Editorial: A fuzzy policy

Editorial Board

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The university’s recent change of the need-aware policy’s name to “Meet Full Need” does not hide from the student population this policy’s potential implications. This Editorial Board understands that the administration has faced distressed students whose financial needs have resulted in their inability to enroll or their decision to transfer out of the school. While addressing these situations, the administration seems to be ignoring the rest of the student population whose concerns have been constantly mentioned.

Our major concern is the university’s lack of transparency. In President Barbara R. Synder’s email to the student body, she said, “We believe the Meet Full Need approach will advance both diversity and access. We will assess progress each year to ensure we moving toward both goals.” But how will the approach advance diversity and access? What will you do if underrepresented minorities, the middle class or low-income students are adversely affected?

Last year, Alisha Braves, former president of Case Western Reserve University’s African-American Alumni Association said, “A lot of what I hear in here, based on the comments is because of the distrust of the administration.” That distrust will continue until, and if, the administration responds.

The distrust rests in the fear that when it comes to the 10 percent of applications on the brink of acceptance or being waitlisted, the admissions committee might look more towards a student’s financial abilities than their academic strengths.  

Adding onto that fear is the possibility that we will not see a positive effect of this need-aware policy until years after its implementation. We need some tangible proof that this might actually work, but the evidence we have been given is weak at best. Looking at other experiences outside of the university, there has been great backlash from students whose universities have adopted the need-aware policy – and with good reason.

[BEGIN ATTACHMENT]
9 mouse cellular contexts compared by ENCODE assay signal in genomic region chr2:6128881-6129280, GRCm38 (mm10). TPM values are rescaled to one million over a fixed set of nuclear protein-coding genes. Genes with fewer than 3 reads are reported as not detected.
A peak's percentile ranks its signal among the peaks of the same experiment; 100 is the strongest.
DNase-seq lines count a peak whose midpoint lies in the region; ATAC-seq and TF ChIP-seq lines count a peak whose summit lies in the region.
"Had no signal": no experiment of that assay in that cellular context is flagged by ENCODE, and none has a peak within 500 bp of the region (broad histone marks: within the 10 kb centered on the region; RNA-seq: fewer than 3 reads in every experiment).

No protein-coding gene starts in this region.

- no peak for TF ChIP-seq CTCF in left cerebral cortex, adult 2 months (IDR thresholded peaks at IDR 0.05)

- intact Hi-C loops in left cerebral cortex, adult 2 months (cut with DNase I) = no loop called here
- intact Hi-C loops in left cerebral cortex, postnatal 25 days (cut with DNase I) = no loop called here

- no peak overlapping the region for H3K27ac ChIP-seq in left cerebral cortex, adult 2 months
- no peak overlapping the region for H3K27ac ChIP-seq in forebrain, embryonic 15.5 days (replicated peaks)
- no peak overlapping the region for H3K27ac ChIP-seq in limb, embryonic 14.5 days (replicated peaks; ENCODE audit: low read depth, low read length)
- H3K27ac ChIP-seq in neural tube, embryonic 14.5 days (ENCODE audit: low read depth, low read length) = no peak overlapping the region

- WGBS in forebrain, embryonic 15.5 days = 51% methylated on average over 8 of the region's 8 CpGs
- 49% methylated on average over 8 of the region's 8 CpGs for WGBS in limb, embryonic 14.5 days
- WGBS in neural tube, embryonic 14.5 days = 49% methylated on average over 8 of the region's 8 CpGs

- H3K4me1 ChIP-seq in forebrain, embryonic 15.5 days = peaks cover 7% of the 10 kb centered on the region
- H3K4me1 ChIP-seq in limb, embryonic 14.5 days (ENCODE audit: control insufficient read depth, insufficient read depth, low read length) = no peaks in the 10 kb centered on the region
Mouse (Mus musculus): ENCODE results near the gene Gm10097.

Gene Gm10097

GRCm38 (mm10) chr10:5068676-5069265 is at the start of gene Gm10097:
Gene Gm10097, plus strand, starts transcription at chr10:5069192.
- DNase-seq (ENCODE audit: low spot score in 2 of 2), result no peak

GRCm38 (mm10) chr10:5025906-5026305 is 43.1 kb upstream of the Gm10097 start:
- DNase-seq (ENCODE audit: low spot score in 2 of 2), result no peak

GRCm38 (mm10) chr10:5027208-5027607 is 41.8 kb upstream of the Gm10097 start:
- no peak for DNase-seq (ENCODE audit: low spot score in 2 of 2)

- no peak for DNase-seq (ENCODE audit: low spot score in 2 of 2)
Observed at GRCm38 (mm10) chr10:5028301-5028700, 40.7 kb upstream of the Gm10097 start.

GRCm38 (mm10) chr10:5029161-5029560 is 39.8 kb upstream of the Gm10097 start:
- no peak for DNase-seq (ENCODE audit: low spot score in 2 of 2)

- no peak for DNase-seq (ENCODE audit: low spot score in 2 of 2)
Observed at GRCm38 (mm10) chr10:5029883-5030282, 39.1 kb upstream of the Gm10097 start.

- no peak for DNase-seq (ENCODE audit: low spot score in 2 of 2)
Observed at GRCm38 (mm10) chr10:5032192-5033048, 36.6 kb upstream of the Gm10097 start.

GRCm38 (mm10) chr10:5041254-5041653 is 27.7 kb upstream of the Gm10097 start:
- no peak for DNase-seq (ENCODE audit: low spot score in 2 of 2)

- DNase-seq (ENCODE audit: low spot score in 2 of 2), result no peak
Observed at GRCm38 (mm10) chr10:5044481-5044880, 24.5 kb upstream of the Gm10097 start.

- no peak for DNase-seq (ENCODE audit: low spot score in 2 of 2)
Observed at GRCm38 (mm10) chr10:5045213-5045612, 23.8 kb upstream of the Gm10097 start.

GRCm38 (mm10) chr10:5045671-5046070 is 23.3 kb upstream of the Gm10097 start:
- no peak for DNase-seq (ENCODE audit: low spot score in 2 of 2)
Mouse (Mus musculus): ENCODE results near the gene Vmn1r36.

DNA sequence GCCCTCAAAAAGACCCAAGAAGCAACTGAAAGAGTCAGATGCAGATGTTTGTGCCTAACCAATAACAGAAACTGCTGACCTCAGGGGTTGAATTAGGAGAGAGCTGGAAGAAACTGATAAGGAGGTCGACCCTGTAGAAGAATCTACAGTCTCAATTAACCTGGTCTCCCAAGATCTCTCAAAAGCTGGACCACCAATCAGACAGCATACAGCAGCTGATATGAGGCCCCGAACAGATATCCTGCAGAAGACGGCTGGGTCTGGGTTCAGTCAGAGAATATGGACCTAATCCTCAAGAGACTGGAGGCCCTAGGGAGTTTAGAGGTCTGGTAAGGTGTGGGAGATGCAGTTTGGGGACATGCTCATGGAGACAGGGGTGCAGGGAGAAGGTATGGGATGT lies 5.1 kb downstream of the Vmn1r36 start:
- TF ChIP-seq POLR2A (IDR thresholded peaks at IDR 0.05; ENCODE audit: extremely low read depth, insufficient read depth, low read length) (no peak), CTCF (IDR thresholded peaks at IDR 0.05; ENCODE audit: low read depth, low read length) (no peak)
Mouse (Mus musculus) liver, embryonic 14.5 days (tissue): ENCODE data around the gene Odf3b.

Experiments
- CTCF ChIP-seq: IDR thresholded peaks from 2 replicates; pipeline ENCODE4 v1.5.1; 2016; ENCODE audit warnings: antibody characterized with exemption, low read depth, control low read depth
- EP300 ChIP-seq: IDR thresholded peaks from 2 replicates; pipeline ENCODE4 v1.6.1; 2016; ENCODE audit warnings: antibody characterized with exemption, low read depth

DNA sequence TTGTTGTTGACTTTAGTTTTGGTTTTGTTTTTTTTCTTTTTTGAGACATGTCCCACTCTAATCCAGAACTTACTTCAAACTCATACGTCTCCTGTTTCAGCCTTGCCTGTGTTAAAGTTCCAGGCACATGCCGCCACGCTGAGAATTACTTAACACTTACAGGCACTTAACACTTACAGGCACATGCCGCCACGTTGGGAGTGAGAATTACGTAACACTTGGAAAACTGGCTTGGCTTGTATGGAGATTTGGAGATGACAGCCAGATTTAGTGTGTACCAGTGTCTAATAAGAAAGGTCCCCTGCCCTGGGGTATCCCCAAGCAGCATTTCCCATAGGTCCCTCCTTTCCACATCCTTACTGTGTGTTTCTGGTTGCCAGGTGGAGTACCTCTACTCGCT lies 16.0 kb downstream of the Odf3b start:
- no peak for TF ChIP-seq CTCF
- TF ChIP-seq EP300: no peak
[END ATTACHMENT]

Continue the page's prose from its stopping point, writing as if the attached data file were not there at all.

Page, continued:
Schools like Tufts University and Wesleyan University have actually found their population of African American students drop by three percent, as cited in The Observer last year from students who presented this information at the need-aware forum—Tufts: 27 to 24 percent; Wesleyan: 11 to eight percent. At the same time, Vice President for University Marketing and Communications Chris Sheridan wrote in an email that the same schools successfully transitioned to need-aware admissions providing information that showed Wesleyan and Tufts experienced significant drops in their student bodies’ percentages of minorities. However, they were able to regain population statistics similar to those they had seen before the transition to need-aware admissions. After this, though, the diversity of these universities’ populations did not appear to significantly increase.

Furthermore, The New York Times published an article in 2014 comparing universities that used the need-aware policy with universities that didn’t. Their conclusion was that the difference between these two admission methods was “fuzzy.” No clear significance.

We appreciate that the administration values diversity and is including it in the goals of this new policy. However, just its implementation is not enough. As a student body that also values academic integrity, we ask the university to give us more thorough explanations of their admissions process and expectations, so that we do not feel left in the dark.

We need to know that the administration is sincerely recognizing our concerns.